KISSIMMEE, Fla. — Jason Heyward's batting practice drives are costing the Atlanta Braves — but local body shops aren't complaining.
Heyward launched a shot over the right-field wall this week that smashed through the sun roof of assistant general manager Bruce Manno's car. The bill was $3,400.
Heyward has dented other vehicles, too. So much damage, in fact, the young slugger is turning the parking lot into Jason's Junkyard.
The daily demolition derby has forced the Braves to take action. Stadium workers are installing protective netting to safeguard the cars and any unsuspecting people walking around.
The Braves spent 12 years at their spring training home without worrying. Heyward, a 20-year-old outfielder and perhaps the top prospect in baseball, forced a change after one week of workouts.
"I guess they just figured it's time to stop waiting around on that," Heyward said.
Other hitters reached the lot long before Heyward. But the frequency with which the 6-foot-5, 245-pound masher sends line drives over the wall made it necessary to take immediate steps.
"It's more pronounced this spring with everyone looking at Heyward and he's the one doing it," Braves manager Bobby Cox said Friday.
The parking lot is behind the bullpen at Champion Stadium on the Disney World property. Behind the parking lot is a wall about 20 feet tall — Cox calls it the Yellow Monster and Heyward has also cleared that wall, sparing some cars broken glass.
Manno wasn't so fortunate. On Friday, he was still without his car, which was damaged Tuesday.
"Half of the roof was shattered and the track that the glass slides back and forth on was damaged," Manno said. "It was bent. The entire thing had to be replaced."
"I don't know what happened to the ball. I wish I had the ball. I would have had Jason sign it," he said.
It's not as if the left-handed hitting Heyward pulls every ball. He's tries to avoid turning every round of batting practice into a home-run derby. Aiming for all fields, he hit the distant video board behind the wall in right-center on Thursday.
Heyward hit a combined .323 with 17 home runs and 63 RBIs in 99 games at Class A, Double-A and Triple-A last year. Showing a good eye, he drew 51 walks with 51 strikeouts.
Heyward has a chance to earn the Braves' starting job in right field.
"He's all he's made up to be," said veteran Eric Hinske, who joined Heyward's four-man group during the first week of batting practice. "Everything you read is all there. The body is there. The swing. He's got a unique sound when the ball comes off his bat, and he can hit the ball really far."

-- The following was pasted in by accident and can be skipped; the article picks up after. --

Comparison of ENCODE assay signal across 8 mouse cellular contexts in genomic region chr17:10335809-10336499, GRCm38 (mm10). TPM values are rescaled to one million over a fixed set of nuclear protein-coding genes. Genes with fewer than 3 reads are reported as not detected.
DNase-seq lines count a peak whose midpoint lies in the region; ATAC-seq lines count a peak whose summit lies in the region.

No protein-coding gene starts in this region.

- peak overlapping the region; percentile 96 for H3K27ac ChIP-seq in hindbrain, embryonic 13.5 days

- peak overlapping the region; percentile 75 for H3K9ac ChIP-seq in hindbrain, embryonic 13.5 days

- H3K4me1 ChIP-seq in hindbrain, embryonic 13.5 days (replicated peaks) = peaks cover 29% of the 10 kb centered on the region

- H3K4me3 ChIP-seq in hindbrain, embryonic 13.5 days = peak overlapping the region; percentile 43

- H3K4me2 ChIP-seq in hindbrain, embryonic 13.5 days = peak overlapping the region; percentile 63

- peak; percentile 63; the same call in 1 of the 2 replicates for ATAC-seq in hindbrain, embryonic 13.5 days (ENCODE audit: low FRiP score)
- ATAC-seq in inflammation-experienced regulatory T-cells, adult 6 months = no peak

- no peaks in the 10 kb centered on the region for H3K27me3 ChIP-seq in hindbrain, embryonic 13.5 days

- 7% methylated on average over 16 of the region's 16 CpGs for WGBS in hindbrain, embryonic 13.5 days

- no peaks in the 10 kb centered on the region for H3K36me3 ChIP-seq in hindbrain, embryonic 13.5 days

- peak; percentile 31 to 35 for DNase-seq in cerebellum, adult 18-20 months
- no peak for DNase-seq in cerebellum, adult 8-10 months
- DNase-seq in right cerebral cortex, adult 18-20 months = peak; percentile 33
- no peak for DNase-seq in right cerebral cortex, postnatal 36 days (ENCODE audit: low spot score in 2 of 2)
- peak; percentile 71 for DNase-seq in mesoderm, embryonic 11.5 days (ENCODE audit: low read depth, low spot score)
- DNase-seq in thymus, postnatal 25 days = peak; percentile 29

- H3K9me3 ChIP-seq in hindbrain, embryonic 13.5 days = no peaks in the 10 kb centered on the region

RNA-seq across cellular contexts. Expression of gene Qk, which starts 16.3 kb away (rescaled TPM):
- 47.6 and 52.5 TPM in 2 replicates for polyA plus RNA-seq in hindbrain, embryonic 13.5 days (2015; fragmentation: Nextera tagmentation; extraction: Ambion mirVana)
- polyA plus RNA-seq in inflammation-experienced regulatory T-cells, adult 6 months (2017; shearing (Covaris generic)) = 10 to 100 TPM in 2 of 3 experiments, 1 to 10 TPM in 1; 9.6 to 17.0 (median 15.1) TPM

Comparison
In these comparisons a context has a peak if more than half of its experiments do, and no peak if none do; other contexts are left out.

"He's amazing, he really is, the way he takes batting practice," he said. "He can pull the ball and then he's playing pepper with that big black board in center field. He's definitely got long pop, that's for sure."
Heyward seems to be the only person in the Braves' camp who is not buzzing about the homers. He just shrugged when asked about similarly impressive shots in his past.
"I just try to hit the ball hard," he said. "I've got a big frame and I guess that's what does it."
He said line drives that previously hit in front of the outfield walls are now sailing over the walls.
"Nothing has changed," he said. "Same workouts. I'm just growing. I'll be growing into that grown-man strength soon, hopefully."
Henry County High School coach Jason Shadden, who was an assistant when Heyward played at the school south of Atlanta, said the star did similar damage years ago.
"I saw him in batting practice knocking down the top of trees," Shadden said Friday. "There was a big oak tree in center field. You would see the limbs falling down. The tree is not there now."
Atlanta-area hitting instructor C.J. Stewart, a former Cubs minor leaguer who has worked with Rockies outfielder Dexter Fowler and Andruw Jones, said Heyward is impressive even while hitting in a cage.
"I'll never forget last year he hit a ball and it was one of the best swings I'd ever seen," Stewart said. "Something told me to go get the ball. He hit the ball on the trademark of the Louisville Slugger bat. The part that says 'Genuine' was embossed on the ball. I've never seen anything like that. That's just how hard he hit it."
Stewart said the ball disappeared from his desk.
"If he does it again, I'm putting it in a vault," he said.
NOTES: LHP Billy Wagner was ill and held out on Friday. "We don't want them to come if they're sick, they'll spread it around," Cox said. ... RHP Jair Jurrjens is eager to throw off the mound as he continues to feel better after feeling tightness in his right shoulder before spring training.